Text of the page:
Juice seems healthy – but for regular consumption, it’s not. Here’s why – first, in order to make an 8 ounce glass of juice, you must have the juice of about 20 – 30 pieces of fruit, depending on the fruit. Most people don’t eat more than one to two pieces of fruit at once, and the amount of sugar in each serving of fruit is usually less than 20 grams. When you drink juice, just think of how much sugar you are getting from the juice of 20 – 30 fruits at at time! And, you aren’t getting any of the benefit of the nutrients or fiber from the fruit – just the sugar and empty calories.
Another hazard of fruit juices is the way many of them are produced – unless they are organic, they are full of pesticides and other chemicals, and some of them are from genetically-modified seeds. Some juice drinks are not even 100 percent juice. Reading the label can reveal that many of these drinks contain sugar, high fructose corn syrup, flavorings, colorings, and other dangerous chemicals. Read this article titled, “Dirty Secrets of the Food Processing Industry” on the Weston A. Price Foundation to learn about how orange juice is made. You’ll never want to drink a glass of it again, unless you squeeze it fresh in your own home from organic oranges.
One of the worst things you can drink, sodas and pop, contain carbonation which is especially hard on the kidneys. It also irritates the stomach lining, and in response the stomach creates a surplus of antacid which it takes from calcium in the blood. After being depleted of its calcium supply, it takes additional calcium to make up for the deficit from the bones. As if that weren’t bad enough, soft drinks contain phosphoric acid which leeches additional calcium from bones.
Then, you can’t leave out the terrible effect sodas with their high sugar content have on insulin levels in the body (there’s about 9 – 10 teaspoons in each 12 ounce can). And finally, soda pop consumption has been linked to esophageal cancer due to the burping cause by the carbonation. Continued burping causes stomach acid to rise up, and can eventually lead to lesions in the esophagus. Other drinks containing carbonation such as champagne, beer, wine spritzers, and sparkling waters fall into this same category.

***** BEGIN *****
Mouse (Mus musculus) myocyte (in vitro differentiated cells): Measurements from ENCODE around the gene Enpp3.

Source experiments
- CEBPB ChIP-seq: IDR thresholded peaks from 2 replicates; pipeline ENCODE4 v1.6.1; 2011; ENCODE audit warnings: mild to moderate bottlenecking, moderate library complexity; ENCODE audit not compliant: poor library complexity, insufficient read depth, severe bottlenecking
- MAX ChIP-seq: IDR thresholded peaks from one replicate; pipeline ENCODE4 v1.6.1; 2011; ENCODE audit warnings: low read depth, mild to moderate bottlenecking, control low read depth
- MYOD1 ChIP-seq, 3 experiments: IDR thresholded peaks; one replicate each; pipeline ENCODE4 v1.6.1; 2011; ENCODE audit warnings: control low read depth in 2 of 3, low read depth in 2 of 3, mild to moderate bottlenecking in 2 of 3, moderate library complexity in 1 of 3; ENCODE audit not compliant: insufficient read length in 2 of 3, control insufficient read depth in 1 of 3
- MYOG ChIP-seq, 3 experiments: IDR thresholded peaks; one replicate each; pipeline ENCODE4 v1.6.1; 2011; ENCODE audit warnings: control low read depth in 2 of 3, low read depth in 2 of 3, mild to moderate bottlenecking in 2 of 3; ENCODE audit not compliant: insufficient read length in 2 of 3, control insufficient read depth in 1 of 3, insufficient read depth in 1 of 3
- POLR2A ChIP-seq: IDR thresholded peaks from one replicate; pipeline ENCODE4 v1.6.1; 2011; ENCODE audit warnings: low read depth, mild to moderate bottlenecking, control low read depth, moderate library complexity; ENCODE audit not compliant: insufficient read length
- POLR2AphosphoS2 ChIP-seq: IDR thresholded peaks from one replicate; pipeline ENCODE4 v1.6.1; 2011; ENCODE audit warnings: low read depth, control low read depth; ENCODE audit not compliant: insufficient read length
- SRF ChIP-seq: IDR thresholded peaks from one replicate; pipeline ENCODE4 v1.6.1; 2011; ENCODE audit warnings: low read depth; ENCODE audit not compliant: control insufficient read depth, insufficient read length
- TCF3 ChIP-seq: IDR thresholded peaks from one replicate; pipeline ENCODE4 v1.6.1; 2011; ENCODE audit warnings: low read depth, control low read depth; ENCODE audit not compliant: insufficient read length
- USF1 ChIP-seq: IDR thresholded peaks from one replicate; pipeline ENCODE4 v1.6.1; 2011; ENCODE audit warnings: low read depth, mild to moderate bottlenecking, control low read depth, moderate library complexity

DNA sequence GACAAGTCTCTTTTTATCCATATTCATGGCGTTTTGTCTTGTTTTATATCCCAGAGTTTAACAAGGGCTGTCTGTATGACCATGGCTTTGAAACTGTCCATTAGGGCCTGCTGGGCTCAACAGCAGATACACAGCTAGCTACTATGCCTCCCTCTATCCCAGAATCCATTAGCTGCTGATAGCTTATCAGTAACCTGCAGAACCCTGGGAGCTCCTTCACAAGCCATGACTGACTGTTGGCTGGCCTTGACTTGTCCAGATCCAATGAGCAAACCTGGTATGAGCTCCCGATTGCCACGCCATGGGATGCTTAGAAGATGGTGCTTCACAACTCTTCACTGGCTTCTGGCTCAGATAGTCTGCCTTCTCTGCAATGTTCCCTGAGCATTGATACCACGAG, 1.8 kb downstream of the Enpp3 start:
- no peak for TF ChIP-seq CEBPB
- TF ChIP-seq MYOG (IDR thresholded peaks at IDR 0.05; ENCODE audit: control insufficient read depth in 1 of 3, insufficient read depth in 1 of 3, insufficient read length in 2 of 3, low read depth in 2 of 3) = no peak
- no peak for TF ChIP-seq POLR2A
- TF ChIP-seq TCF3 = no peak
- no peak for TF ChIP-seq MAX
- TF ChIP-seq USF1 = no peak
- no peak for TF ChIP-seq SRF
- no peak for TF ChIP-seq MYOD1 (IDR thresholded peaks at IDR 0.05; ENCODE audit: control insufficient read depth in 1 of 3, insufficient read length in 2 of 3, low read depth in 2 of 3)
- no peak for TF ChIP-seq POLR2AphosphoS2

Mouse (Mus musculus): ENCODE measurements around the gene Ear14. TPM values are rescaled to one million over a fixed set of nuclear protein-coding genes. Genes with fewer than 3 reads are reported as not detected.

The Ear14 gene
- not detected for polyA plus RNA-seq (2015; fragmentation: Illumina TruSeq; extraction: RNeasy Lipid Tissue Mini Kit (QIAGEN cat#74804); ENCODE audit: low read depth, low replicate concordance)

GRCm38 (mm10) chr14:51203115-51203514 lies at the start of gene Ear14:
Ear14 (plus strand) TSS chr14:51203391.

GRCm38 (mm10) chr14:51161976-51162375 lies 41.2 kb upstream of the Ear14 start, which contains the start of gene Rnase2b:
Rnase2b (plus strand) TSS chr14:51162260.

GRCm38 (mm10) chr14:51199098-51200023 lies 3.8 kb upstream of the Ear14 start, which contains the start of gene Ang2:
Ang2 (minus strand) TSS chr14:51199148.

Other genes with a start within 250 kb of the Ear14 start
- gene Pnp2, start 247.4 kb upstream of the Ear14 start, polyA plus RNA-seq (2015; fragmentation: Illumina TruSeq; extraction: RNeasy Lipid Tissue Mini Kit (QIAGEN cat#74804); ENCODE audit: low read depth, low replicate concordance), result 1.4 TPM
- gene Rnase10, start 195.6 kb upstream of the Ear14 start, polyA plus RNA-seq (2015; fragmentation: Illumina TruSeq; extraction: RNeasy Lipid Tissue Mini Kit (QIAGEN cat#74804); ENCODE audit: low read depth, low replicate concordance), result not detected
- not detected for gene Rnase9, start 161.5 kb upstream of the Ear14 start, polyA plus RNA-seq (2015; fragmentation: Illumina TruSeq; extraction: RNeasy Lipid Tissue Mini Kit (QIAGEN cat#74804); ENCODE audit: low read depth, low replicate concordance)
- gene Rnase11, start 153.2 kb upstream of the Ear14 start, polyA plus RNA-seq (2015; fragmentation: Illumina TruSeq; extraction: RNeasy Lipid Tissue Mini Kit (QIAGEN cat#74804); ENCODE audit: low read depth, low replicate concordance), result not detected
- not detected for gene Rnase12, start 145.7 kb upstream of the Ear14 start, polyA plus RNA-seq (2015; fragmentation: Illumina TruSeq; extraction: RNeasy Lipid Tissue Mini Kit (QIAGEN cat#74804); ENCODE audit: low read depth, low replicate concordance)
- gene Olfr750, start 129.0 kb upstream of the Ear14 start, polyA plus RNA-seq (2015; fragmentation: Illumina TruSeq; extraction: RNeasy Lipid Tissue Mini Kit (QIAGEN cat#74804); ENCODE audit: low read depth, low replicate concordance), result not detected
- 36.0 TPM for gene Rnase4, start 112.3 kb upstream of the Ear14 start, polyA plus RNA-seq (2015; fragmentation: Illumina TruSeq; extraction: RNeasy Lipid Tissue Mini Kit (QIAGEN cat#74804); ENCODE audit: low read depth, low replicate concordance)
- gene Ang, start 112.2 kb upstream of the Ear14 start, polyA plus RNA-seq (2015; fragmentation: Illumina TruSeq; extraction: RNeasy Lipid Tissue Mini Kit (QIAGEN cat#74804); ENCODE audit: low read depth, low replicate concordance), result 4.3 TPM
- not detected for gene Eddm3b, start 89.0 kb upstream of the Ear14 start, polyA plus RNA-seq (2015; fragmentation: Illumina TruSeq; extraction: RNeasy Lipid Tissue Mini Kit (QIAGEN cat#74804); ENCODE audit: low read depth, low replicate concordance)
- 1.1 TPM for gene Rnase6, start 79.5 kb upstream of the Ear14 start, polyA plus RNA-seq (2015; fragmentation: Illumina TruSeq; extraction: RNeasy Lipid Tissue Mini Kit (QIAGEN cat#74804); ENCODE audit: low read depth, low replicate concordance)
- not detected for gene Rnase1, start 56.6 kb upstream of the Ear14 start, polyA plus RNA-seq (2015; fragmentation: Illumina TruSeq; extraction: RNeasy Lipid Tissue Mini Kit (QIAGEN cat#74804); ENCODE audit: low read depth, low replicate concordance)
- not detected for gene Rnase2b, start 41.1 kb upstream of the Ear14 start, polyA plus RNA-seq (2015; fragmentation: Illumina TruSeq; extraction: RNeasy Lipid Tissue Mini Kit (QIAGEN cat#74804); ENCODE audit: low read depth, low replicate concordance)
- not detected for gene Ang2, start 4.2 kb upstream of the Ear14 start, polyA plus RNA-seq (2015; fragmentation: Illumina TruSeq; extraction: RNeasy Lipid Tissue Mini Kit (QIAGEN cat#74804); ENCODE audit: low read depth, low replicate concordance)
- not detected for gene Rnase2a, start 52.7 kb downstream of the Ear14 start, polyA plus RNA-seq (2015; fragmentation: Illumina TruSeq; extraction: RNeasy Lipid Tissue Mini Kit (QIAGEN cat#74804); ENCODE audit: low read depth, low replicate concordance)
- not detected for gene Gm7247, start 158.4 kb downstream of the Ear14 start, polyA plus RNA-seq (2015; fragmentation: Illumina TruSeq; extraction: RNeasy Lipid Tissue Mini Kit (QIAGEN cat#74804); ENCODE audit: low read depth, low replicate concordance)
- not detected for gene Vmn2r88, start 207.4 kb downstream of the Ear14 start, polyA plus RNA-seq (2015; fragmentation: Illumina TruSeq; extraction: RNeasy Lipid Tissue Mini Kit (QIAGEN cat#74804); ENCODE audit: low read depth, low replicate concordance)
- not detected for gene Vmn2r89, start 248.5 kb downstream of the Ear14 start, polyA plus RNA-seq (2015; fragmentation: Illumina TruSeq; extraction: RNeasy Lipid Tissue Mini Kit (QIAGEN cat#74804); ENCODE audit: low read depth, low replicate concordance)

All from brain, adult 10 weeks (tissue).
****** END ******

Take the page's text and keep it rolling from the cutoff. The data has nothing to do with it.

Sources for good water
Spring water is naturally rich in minerals that come from the earth – and it is these trace minerals that are essential to good health – such as calcium, magnesium, potassium, zinc, copper, selenium, manganese, or iron. We also get minerals from the foods we eat, but due to chemical applications and modern farming practices, a great deal of naturally occurring minerals and nutrients are depleted. Unfortunately, spring water is not always accessible, affordable, nor necessarily clean enough to drink.
Due to a shortage of clean, affordable water, most of us drink water from the tap, buy bottled, fill up our own, or use a filtration system. There are an enormous number of water products on the market at a variety of prices – bottled water, filtration systems, and retail locations that allow you to fill up with your own container. It’s overwhelming to decide which is best for your health and is also something you can afford.
I personally feel tap water is unsafe to drink. Because water is expensive and we can’t fit a high-quality filtration system into our budget at the moment, my compromise is reverse-osmosis water that we buy from our local health food store. It’s only .39 cents a gallon – a good price, but it is stored in an enormous plastic tank, which is the main problem I see with it. I worry that there might be BPA leaching into our water from this tank, but I don’t know for certain. I have been meaning to ask the folks at the store about it.